If a teen plays four years of high school football, chances are pretty good they’ll sustain an injury of some sort.
In fact, a high school athlete is about three times more likely to get hurt than competitors in other major sports.
In addition, that injury is more likely to be to their head or face. It’s also far more likely the injury will happen during a game instead of practice.
However, it is highly unlikely the injury will require surgery. And if it does, chances are it won’t have any serious lingering effects down the road.
Those are some of the conclusions that can be reached by sifting through statistics and talking with sports experts about high school football players.
Those experts add that advances in treatments, as well as injury prevention, are helping keep the number and severity of injuries down.
They also note the upside to participating in sports can make the risk of injury somewhat negligible.
“The benefits of participating in team sports far outweigh the risks,” Dr. Margot Putukian, F.A.C.S.M., director of athletic medicine at Princeton University, told Healthline.
Keeping track of injuries
Nearly 8 million teenagers now participate in high school sports.
That’s double the 4 million who participated in the 1971-72 school year.
For the past decade, the injuries sustained by those athletes have been monitored by the Colorado School of Public Health’s Program for Injury Prevention, Education & Research (PIPER).
The team, led by Professor Dawn Comstock, puts out an annual report on the injuries sustained in nine major high school sports.
The report has detailed statistics from 100 high schools across the country as well as estimated numbers for all high schools.
That data is gleaned from high school athletic officials who report their injuries to PIPER officials every Monday during their season.
The stats are broken down into number of injuries, the number of “athlete exposures,” and the rate of injuries for every 1,000 of those exposures.
Injuries are defined as any event that requires medical attention and keeps the athlete from participating in games or practices for at least one day. In addition, all fractures, concussions, dental injuries, and “heat events” are considered injuries.
Exposures are defined as one athlete participating in a single game or practice. For example, if 20 players get into a game, then that’s 20 exposures for that squad.
Football first in injuries
During the past decade, there has been an average of about 4 injuries per 1,000 athlete exposures in competition for all nine sports combined.
For high school football players, the rate during competition has ranged from 11.26 to 13.52 injuries per 1,000 athlete exposures.
The sport with the second highest rate is girls’ soccer, which hovers just above 5 injuries per 1,000 exposures every year.
For football, the injury rate during practice is right around 2 incidents per 1,000 exposures. That compares with an average rate of under 1.5 per 1,000 exposures for all nine sports combined.
Overall, the Colorado researchers estimate there are more than 500,000 injuries of some sort to high school football players nationwide every year.
In most years, less than 10 percent of those injuries require surgery.
In 2015, 28 percent of the football injuries were to a players’ head or face. Those included concussions.
Another 14 percent were knees, 11 percent were ankles, and 10 percent were shoulders.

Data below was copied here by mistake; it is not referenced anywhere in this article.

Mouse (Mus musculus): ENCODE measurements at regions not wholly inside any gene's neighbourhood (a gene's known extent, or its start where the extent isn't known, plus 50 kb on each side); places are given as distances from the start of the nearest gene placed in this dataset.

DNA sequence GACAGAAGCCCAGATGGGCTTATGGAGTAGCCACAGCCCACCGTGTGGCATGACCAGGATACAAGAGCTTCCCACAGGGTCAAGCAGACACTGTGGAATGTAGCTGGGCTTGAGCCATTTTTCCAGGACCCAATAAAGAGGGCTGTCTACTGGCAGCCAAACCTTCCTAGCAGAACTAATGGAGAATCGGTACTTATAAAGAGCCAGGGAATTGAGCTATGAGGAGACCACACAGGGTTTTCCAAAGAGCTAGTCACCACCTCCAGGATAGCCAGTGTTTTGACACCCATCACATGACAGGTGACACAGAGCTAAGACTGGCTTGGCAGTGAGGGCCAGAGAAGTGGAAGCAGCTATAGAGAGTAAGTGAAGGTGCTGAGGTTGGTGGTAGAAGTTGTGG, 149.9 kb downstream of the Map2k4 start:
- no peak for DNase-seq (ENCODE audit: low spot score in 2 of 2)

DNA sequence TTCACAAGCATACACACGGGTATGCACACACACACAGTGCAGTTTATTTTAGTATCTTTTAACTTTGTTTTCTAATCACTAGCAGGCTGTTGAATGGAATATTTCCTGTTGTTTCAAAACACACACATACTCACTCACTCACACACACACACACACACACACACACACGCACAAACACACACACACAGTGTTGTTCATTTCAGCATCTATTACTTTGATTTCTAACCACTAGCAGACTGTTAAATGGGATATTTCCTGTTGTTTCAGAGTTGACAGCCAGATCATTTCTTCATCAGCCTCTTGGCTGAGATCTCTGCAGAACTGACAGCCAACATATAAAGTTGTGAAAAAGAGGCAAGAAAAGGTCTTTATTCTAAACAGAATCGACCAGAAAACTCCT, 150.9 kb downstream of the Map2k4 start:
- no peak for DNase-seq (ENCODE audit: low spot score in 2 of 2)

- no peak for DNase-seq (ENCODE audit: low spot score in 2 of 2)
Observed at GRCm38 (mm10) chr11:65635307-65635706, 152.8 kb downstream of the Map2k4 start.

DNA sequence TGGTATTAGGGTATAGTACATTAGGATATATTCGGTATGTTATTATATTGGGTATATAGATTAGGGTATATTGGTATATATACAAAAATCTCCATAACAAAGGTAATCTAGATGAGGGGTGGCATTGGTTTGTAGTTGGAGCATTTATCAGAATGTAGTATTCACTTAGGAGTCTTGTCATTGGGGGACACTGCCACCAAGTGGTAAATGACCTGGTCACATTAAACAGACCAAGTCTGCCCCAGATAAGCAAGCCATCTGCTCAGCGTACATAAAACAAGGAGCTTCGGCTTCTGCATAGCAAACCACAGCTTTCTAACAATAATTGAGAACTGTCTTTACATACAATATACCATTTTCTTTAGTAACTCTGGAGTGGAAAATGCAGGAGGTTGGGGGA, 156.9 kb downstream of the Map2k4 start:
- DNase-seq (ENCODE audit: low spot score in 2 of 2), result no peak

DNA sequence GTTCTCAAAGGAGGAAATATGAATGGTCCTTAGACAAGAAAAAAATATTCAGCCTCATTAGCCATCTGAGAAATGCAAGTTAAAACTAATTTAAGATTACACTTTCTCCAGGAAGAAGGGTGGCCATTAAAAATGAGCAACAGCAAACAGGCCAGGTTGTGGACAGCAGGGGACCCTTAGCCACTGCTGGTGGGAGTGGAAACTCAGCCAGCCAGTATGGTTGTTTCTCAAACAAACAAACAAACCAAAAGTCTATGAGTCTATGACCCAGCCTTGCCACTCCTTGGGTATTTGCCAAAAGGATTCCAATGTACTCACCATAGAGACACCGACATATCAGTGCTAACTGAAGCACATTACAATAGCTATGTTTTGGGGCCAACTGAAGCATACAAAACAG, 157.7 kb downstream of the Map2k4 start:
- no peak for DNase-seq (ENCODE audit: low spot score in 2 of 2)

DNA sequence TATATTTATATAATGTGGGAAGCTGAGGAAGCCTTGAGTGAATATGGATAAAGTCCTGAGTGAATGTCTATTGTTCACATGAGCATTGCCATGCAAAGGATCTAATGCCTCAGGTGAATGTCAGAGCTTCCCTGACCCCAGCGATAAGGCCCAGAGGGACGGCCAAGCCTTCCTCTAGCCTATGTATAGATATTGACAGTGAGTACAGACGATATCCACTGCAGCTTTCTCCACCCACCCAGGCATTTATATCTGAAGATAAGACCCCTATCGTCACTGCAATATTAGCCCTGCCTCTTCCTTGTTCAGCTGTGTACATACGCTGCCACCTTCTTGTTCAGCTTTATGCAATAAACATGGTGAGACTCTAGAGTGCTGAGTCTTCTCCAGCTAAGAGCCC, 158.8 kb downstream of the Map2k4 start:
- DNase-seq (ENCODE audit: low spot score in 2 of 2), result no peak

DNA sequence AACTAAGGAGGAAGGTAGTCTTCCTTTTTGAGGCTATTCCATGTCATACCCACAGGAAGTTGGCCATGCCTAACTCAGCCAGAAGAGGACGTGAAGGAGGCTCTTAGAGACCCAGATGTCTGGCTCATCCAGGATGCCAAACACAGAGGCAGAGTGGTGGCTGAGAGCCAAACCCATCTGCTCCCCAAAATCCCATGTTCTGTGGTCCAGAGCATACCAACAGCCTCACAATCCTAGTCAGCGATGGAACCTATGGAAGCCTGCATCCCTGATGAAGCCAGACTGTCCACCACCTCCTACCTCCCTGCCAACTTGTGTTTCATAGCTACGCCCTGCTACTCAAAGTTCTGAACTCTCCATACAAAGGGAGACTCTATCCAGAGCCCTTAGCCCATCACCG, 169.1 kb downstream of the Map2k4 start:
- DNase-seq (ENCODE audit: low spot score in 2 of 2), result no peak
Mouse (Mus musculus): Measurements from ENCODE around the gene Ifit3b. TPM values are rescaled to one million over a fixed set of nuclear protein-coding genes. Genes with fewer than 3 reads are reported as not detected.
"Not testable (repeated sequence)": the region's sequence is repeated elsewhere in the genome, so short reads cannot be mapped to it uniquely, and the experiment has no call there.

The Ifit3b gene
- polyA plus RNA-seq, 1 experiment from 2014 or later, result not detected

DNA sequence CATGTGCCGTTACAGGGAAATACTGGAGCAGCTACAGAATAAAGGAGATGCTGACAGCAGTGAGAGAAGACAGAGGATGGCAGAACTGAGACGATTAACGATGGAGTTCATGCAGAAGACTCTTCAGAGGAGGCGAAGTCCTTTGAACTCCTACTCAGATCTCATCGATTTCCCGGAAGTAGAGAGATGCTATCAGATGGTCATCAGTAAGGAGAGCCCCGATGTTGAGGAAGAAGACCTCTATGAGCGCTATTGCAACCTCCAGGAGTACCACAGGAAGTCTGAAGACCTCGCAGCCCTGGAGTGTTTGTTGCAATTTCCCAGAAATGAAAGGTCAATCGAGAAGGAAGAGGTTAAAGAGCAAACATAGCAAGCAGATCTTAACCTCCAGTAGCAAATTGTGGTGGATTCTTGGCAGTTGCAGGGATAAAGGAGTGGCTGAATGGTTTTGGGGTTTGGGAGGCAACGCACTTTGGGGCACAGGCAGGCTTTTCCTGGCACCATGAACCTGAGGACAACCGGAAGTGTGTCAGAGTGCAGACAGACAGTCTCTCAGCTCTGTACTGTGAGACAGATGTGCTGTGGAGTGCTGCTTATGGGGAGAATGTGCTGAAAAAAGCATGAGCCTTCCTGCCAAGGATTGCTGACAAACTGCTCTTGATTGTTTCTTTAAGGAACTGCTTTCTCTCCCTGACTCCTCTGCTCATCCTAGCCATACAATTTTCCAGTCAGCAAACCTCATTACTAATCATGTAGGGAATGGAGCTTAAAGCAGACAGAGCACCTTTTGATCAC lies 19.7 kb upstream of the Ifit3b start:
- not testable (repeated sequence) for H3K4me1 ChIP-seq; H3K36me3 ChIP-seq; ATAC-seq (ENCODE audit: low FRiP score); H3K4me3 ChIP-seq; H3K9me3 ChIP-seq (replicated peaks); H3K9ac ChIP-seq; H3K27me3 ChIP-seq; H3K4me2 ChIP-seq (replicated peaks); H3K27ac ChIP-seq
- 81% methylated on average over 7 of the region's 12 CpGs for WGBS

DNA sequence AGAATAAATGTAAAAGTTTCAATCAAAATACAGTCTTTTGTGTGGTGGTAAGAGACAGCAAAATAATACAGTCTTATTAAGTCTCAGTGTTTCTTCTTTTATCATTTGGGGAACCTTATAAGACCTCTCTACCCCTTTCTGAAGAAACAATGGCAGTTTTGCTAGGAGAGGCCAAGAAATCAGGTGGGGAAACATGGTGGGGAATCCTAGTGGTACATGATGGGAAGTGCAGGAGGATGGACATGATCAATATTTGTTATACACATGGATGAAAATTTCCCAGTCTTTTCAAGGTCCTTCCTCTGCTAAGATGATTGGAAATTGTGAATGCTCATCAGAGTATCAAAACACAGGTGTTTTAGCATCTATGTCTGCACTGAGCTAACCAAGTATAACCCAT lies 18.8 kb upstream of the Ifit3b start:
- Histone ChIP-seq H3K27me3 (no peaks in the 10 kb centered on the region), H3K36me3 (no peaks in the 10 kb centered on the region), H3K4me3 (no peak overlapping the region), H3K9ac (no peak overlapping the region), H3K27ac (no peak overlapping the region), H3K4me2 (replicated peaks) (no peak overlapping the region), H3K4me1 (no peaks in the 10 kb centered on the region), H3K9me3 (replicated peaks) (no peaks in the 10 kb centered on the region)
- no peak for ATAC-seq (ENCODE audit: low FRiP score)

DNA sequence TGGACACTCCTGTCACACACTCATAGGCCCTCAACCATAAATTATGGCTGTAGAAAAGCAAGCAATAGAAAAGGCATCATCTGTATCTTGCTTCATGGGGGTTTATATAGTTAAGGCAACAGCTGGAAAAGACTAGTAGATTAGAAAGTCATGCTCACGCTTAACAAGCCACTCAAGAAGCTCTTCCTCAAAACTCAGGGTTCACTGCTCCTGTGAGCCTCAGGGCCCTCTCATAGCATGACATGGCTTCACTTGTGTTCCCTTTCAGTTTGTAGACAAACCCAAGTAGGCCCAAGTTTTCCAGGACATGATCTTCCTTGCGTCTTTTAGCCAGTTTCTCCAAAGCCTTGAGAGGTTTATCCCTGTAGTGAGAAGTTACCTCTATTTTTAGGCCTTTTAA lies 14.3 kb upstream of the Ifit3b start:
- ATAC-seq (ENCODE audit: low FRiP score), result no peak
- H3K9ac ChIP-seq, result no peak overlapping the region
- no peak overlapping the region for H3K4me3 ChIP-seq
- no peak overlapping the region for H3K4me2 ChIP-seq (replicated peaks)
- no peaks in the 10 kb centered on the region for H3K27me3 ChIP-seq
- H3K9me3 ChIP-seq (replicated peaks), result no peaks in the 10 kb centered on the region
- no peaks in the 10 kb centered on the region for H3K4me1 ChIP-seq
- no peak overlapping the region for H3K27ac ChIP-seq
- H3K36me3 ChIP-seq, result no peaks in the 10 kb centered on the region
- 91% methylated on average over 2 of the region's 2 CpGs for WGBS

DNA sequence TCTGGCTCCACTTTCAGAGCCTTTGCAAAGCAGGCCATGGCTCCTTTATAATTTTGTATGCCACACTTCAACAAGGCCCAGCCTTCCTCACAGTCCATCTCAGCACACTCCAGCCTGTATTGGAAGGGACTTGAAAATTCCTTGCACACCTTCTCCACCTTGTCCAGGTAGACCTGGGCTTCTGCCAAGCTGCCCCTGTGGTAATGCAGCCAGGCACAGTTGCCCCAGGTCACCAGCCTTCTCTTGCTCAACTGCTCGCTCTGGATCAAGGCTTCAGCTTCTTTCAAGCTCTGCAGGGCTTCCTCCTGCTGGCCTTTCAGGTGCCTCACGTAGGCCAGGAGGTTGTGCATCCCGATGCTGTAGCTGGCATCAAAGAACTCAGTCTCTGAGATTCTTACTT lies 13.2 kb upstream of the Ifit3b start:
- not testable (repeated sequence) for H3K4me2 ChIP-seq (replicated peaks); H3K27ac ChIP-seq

About 68 percent of the injuries happened while players were tackling. Another 22 percent occurred while players were blocking.
Treatment and prevention
Safety concerns were raised last year when it was reported at least 11 high school football players died in the United States during the 2015 season.
Two years earlier, a study was published that concluded high school players had nearly twice the concussion rate as college players.
Still, experts said more sophisticated medical treatments and better prevention programs are holding the line on football injuries and reducing the severity of them.
Scott Sailor, president of the National Athletic Trainers’ Association (NATA), says athletes are also better physically prepared for contact sports than in decades past, helping cut down on the seriousness of injuries.
When surgery or other medical attention is required, he says, there are now safer and better techniques available.
Sailor also told Healthline it’s important for schools to have athletic trainers available, especially during competition. He said only 37 percent of U.S. high schools currently have a full-time athletic trainer.
Some of these precautions are also extending to football practice.
Putukian notes the National Collegiate Athletic Association (NCAA) now restricts contact practices to twice a week for football teams.
In addition, Ivy League teams don’t allow tackling in practices.
Putukian said some of the measures may be trickling down to high school teams.
She and Sailor also point out there are new coaching techniques to help reduce football injuries.
One of them is the Heads Up Football program overseen by USA Football. The program promotes tackling and blocking techniques designed to make the game safer.
Sailor and Putukian agree parents need to take the lead when it comes to their child’s sports safety.
Putukian urges parents to scope out both a school’s program as well as the football coach before their child signs up.
For example, does the coach teach good techniques and put their athletes’ safety first?
“You need to do your homework,” she said.
NATA has launched the program At Your Own Risk, which provides information for parents, athletes, and school officials on sports safety.
Sailor says he feels all the measures being taken make football a relatively safe contact sport for high school students.
“If my son wanted to play football, I’d let him play football,” he said.